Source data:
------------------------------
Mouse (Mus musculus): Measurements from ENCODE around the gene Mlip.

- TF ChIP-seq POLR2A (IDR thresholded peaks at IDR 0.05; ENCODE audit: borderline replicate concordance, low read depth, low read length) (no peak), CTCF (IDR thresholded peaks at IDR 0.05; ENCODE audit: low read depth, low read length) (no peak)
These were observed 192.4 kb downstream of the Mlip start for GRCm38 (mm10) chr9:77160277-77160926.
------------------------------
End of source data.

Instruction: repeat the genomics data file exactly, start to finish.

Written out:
Mouse (Mus musculus): Measurements from ENCODE around the gene Mlip.

- TF ChIP-seq POLR2A (IDR thresholded peaks at IDR 0.05; ENCODE audit: borderline replicate concordance, low read depth, low read length) (no peak), CTCF (IDR thresholded peaks at IDR 0.05; ENCODE audit: low read depth, low read length) (no peak)
These were observed 192.4 kb downstream of the Mlip start for GRCm38 (mm10) chr9:77160277-77160926.